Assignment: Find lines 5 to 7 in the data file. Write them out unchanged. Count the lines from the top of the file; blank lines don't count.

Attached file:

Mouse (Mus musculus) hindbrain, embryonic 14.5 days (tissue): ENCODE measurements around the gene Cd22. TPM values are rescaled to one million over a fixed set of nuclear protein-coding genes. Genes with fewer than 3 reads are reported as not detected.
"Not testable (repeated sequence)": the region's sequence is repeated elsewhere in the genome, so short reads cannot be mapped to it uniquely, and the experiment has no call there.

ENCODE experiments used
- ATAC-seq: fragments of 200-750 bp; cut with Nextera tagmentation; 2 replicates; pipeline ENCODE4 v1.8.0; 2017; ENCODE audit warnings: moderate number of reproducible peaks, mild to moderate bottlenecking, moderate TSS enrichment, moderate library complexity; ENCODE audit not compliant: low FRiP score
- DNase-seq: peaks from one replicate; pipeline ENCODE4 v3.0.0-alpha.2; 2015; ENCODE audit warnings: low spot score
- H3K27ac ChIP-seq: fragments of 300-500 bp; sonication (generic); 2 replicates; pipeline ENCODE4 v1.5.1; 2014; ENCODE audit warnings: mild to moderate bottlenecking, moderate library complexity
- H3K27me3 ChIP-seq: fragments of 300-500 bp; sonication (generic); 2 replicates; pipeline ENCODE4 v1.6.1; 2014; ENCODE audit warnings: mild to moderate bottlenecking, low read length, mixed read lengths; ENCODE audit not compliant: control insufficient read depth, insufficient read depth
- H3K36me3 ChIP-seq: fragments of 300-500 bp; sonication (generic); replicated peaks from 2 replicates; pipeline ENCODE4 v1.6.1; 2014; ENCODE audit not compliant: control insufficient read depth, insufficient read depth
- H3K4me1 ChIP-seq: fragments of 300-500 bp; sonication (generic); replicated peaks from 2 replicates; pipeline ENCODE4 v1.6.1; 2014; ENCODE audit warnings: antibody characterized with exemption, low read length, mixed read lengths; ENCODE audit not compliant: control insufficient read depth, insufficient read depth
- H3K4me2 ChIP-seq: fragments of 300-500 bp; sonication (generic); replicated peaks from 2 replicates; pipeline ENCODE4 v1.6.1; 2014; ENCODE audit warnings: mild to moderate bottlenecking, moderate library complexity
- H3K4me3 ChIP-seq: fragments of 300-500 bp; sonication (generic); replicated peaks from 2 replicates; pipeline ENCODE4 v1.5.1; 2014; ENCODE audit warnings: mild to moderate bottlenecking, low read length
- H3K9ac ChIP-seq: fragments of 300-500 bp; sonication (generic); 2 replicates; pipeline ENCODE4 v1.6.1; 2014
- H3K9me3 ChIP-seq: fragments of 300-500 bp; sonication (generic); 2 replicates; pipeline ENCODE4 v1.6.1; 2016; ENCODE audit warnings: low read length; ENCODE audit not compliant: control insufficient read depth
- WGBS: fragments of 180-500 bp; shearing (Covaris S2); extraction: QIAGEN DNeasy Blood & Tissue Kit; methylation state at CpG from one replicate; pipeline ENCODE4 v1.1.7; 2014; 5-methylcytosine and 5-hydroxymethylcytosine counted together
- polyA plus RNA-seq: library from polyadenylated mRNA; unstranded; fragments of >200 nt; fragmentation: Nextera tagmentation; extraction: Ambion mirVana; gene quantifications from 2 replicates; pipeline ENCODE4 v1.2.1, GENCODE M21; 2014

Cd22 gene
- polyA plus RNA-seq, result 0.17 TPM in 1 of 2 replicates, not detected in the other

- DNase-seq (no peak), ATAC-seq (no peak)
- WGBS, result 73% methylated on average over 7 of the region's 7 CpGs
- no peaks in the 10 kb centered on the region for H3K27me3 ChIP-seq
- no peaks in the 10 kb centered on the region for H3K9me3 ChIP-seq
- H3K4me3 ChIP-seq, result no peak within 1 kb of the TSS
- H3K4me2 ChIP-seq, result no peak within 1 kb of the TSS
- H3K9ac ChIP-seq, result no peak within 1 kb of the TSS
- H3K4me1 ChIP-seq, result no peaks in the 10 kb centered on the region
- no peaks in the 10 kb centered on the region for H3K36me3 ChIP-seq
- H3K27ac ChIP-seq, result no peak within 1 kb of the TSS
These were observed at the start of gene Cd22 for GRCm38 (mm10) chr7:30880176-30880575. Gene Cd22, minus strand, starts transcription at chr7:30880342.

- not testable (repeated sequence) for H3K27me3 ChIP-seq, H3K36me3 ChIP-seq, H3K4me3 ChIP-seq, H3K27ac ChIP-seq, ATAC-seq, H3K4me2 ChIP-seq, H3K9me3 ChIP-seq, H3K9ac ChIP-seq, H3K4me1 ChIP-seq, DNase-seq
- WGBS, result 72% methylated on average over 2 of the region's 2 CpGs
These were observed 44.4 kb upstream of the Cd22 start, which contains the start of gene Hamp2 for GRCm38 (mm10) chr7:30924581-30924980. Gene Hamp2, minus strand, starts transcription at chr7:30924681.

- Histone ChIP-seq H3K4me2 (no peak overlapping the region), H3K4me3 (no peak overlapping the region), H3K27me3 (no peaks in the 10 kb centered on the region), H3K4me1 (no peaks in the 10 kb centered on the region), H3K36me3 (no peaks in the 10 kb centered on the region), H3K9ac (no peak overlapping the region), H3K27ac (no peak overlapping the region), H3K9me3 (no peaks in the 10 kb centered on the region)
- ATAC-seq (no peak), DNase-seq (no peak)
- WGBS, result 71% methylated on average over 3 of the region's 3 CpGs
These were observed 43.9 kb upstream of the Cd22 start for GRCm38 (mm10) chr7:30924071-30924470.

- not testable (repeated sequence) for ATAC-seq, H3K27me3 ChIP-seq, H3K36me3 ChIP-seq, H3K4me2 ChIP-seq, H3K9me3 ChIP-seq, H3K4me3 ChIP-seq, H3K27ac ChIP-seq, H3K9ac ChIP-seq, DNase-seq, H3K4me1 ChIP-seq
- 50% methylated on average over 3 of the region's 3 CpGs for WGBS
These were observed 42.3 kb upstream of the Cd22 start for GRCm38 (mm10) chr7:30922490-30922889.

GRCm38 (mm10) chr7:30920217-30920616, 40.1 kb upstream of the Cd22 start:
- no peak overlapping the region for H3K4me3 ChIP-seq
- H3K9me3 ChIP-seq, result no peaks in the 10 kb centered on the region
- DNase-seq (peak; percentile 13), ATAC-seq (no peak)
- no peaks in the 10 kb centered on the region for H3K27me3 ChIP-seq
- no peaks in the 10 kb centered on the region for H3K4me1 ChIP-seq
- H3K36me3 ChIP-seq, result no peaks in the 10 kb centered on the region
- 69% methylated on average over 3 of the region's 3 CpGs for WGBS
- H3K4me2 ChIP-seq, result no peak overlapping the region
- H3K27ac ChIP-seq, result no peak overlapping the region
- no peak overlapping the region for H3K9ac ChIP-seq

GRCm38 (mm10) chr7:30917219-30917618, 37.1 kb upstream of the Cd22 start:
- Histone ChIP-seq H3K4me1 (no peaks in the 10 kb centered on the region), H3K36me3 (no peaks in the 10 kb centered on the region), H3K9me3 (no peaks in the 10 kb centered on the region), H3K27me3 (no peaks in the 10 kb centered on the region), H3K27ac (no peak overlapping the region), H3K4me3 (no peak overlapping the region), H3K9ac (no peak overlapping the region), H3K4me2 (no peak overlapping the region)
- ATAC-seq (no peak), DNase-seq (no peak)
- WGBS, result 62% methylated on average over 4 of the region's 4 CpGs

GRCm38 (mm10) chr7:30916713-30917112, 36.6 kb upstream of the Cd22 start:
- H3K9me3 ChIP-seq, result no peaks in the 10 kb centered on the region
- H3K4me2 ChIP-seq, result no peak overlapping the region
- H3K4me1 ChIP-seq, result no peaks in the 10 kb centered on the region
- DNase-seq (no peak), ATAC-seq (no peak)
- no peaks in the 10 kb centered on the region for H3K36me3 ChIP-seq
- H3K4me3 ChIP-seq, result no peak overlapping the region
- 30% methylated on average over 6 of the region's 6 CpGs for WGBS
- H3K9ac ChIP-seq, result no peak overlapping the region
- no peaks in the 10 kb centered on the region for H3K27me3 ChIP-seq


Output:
- DNase-seq: peaks from one replicate; pipeline ENCODE4 v3.0.0-alpha.2; 2015; ENCODE audit warnings: low spot score
- H3K27ac ChIP-seq: fragments of 300-500 bp; sonication (generic); 2 replicates; pipeline ENCODE4 v1.5.1; 2014; ENCODE audit warnings: mild to moderate bottlenecking, moderate library complexity
- H3K27me3 ChIP-seq: fragments of 300-500 bp; sonication (generic); 2 replicates; pipeline ENCODE4 v1.6.1; 2014; ENCODE audit warnings: mild to moderate bottlenecking, low read length, mixed read lengths; ENCODE audit not compliant: control insufficient read depth, insufficient read depth